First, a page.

This paper aims to explore perceptions of the recession and recovery by SMEs in Lincolnshire and Rutland. The paper seeks to examine the relationship between businesses' perceptions of the economy and their growth ambitions.
The results were generated from a bi‐monthly online survey of SMEs. The survey includes two years of data from July 2010 to May 2012, spanning periods of recovery and recession. The survey comprises a number of Likert‐scale questions which have been tracked throughout the period.
The findings suggest a separation of how businesses perceive wider economic conditions, and their role and performance within the economy. Views on trading conditions and public sector cuts are identified as a more important determinant of business behaviour than views on the economy overall.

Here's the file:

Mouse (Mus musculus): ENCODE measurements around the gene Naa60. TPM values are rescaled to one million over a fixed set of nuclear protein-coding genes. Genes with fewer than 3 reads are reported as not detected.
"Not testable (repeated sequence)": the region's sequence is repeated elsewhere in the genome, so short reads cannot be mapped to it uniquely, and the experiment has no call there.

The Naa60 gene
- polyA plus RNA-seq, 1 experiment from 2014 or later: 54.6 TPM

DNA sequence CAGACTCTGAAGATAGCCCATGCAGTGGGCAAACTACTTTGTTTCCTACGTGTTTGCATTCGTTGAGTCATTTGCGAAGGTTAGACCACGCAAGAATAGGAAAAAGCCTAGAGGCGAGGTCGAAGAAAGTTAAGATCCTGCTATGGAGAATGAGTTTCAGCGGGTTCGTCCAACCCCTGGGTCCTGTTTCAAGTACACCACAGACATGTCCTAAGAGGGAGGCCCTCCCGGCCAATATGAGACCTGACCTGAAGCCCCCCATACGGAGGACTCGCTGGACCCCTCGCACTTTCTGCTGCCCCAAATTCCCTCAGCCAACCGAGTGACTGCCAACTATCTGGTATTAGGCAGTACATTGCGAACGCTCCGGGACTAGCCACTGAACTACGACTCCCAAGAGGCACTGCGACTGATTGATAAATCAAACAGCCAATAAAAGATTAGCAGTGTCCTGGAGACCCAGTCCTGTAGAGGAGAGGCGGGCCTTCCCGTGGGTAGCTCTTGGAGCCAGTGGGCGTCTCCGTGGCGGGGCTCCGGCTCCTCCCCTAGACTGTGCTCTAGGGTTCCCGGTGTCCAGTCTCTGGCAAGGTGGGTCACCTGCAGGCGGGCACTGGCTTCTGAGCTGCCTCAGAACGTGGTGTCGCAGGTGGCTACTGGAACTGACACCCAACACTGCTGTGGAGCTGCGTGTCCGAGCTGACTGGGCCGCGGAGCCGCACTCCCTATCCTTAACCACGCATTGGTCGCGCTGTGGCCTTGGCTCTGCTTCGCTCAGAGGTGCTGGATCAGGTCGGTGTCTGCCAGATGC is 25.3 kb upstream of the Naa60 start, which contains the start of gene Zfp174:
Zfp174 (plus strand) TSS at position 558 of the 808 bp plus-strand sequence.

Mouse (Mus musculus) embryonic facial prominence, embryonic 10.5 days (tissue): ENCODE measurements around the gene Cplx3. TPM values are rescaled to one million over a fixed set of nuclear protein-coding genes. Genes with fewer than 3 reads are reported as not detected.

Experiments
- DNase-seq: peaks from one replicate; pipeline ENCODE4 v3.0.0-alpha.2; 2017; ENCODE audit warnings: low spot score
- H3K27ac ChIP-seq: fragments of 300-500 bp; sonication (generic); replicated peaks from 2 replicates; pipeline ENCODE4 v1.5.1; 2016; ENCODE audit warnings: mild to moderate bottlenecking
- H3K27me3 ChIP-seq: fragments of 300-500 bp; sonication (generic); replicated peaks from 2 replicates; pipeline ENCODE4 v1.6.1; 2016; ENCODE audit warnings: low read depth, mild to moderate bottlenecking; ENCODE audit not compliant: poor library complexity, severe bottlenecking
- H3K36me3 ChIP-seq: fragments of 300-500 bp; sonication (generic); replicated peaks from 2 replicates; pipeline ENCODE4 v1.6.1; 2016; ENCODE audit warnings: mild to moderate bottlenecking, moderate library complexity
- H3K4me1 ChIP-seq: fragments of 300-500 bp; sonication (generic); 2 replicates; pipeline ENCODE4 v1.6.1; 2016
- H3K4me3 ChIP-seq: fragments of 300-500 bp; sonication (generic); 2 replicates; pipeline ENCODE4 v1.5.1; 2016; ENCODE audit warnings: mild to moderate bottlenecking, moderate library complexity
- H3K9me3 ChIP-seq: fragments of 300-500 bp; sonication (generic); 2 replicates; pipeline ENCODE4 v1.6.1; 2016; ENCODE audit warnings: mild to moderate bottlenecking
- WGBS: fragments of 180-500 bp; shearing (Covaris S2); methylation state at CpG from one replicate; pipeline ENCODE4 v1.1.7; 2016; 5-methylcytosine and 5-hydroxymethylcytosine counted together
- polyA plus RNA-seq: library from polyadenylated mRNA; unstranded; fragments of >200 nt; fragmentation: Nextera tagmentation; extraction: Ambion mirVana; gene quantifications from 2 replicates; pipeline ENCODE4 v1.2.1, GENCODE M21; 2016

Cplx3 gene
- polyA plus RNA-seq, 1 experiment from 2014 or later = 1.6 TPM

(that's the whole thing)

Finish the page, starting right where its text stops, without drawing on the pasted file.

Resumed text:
The findings are based on research undertaken with SMEs in a specific geographical area of England and, as such, there is limited scope for generalisation beyond this area. Further research could compare the responses of SMEs in this predominantly rural area with metropolitan areas, for example.
The paper highlights the importance of revenue sourced from the public sector for SMEs in peripheral areas. Policy implications include the need to support SMEs in identifying alternative sources of revenue and/or new business models in the face of reducing public sector expenditure.
The paper presents an innovative approach for analysing SME perceptions, the findings of which have informed a business support programme run by the University of Lincoln, and used as a benchmarking tool by participating SMEs.
Price, L., Rae, D. and Cini, V. (2013), "SME perceptions of and responses to the recession", Journal of Small Business and Enterprise Development, Vol. 20 No. 3, pp. 484-502. https://doi.org/10.1108/JSBED-04-2013-0057Download as .RIS
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